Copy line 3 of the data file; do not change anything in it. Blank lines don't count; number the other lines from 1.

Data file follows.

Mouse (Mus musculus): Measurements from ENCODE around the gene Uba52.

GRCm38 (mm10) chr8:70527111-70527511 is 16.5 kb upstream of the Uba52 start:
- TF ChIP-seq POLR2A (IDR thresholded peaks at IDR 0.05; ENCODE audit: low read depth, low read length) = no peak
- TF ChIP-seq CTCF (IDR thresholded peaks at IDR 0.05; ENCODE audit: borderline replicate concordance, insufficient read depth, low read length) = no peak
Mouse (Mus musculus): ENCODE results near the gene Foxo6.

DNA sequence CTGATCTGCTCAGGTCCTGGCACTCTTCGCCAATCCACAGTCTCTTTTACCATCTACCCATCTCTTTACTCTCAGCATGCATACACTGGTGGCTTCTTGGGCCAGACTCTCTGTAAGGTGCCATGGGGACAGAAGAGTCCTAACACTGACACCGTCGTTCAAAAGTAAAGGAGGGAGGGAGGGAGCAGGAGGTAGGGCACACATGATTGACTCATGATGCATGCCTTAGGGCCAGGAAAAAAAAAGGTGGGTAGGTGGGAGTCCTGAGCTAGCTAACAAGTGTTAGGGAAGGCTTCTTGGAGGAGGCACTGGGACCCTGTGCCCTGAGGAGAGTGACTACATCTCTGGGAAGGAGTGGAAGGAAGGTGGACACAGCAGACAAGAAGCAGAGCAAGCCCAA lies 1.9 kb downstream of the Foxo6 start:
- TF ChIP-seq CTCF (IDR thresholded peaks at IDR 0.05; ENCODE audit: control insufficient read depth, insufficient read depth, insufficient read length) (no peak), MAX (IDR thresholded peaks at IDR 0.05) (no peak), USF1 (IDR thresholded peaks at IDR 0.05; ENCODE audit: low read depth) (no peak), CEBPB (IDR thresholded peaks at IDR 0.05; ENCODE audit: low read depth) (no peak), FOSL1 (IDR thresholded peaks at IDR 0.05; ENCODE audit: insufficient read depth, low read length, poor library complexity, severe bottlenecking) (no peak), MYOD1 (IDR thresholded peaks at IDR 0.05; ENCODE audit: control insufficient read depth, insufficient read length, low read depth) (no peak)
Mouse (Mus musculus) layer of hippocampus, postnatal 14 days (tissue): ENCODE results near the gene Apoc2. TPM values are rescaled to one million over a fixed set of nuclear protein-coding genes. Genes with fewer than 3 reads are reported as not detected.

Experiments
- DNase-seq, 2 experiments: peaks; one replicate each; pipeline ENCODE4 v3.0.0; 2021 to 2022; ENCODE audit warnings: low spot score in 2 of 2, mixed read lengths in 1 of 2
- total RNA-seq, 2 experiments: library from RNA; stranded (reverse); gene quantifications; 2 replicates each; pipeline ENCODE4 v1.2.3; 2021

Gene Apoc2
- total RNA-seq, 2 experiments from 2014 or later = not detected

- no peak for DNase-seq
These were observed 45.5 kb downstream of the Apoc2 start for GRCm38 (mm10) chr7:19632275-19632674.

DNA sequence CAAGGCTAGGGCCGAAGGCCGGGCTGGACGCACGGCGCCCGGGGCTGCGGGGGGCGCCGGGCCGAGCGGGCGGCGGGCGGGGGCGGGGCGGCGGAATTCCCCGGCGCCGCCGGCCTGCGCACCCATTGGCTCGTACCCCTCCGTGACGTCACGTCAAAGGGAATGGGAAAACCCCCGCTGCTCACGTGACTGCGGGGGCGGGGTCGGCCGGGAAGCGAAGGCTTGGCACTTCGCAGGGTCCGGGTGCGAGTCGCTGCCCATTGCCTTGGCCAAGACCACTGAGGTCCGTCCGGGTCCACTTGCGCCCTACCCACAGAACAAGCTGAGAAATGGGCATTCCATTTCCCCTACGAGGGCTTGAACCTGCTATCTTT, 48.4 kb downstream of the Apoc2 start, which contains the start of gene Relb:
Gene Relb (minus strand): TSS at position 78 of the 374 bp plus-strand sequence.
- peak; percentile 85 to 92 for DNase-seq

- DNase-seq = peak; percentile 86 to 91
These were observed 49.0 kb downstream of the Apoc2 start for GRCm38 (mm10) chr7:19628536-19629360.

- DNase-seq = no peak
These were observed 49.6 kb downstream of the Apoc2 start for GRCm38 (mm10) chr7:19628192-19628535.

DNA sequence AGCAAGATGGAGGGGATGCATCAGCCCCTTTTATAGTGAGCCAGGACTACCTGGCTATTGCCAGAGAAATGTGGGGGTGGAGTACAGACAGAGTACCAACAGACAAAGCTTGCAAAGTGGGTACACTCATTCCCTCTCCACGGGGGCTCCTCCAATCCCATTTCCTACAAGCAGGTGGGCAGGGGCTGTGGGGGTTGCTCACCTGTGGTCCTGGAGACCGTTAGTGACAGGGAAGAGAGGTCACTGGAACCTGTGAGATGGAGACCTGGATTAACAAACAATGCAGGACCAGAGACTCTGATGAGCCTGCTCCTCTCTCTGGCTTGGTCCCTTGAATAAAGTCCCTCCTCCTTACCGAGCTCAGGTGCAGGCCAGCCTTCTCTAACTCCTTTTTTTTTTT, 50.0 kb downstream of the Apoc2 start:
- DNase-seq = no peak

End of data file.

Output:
- TF ChIP-seq POLR2A (IDR thresholded peaks at IDR 0.05; ENCODE audit: low read depth, low read length) = no peak